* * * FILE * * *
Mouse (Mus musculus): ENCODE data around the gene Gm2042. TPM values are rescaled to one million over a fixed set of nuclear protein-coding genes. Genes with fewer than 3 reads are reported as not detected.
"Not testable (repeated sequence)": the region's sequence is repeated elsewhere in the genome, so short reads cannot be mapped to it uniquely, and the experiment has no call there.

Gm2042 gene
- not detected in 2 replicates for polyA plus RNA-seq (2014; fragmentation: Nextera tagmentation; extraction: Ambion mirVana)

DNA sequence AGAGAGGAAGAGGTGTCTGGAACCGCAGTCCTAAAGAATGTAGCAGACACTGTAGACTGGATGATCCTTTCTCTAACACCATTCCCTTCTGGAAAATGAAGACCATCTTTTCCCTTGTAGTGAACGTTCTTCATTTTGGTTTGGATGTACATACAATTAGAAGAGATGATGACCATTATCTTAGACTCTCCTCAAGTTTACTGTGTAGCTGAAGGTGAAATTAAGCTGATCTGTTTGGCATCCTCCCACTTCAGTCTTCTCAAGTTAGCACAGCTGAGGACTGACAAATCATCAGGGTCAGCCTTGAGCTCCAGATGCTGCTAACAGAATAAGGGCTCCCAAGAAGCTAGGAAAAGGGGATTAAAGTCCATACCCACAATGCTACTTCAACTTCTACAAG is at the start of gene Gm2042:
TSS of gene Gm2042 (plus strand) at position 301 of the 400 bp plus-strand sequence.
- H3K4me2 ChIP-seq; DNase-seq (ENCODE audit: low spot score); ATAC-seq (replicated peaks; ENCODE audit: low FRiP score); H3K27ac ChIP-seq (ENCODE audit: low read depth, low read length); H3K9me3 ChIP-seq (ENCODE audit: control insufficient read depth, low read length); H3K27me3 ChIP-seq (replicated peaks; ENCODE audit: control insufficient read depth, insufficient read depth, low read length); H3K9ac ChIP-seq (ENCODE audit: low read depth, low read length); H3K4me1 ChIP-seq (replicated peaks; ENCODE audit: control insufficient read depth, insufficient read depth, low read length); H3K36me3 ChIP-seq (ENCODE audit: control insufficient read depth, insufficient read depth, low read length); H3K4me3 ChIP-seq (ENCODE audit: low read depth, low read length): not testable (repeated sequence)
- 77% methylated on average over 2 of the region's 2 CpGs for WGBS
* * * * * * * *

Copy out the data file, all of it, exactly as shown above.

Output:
Mouse (Mus musculus): ENCODE data around the gene Gm2042. TPM values are rescaled to one million over a fixed set of nuclear protein-coding genes. Genes with fewer than 3 reads are reported as not detected.
"Not testable (repeated sequence)": the region's sequence is repeated elsewhere in the genome, so short reads cannot be mapped to it uniquely, and the experiment has no call there.

Gm2042 gene
- not detected in 2 replicates for polyA plus RNA-seq (2014; fragmentation: Nextera tagmentation; extraction: Ambion mirVana)

DNA sequence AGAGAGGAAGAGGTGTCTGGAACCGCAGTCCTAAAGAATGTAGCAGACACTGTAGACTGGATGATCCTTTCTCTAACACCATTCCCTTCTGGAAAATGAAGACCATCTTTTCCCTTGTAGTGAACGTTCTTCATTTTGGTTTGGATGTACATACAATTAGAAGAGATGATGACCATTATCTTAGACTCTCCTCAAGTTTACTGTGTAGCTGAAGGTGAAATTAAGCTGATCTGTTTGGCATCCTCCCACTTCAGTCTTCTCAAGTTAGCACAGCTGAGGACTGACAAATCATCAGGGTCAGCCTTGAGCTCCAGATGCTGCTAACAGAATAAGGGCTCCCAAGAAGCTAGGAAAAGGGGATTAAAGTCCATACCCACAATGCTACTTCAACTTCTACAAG is at the start of gene Gm2042:
TSS of gene Gm2042 (plus strand) at position 301 of the 400 bp plus-strand sequence.
- H3K4me2 ChIP-seq; DNase-seq (ENCODE audit: low spot score); ATAC-seq (replicated peaks; ENCODE audit: low FRiP score); H3K27ac ChIP-seq (ENCODE audit: low read depth, low read length); H3K9me3 ChIP-seq (ENCODE audit: control insufficient read depth, low read length); H3K27me3 ChIP-seq (replicated peaks; ENCODE audit: control insufficient read depth, insufficient read depth, low read length); H3K9ac ChIP-seq (ENCODE audit: low read depth, low read length); H3K4me1 ChIP-seq (replicated peaks; ENCODE audit: control insufficient read depth, insufficient read depth, low read length); H3K36me3 ChIP-seq (ENCODE audit: control insufficient read depth, insufficient read depth, low read length); H3K4me3 ChIP-seq (ENCODE audit: low read depth, low read length): not testable (repeated sequence)
- 77% methylated on average over 2 of the region's 2 CpGs for WGBS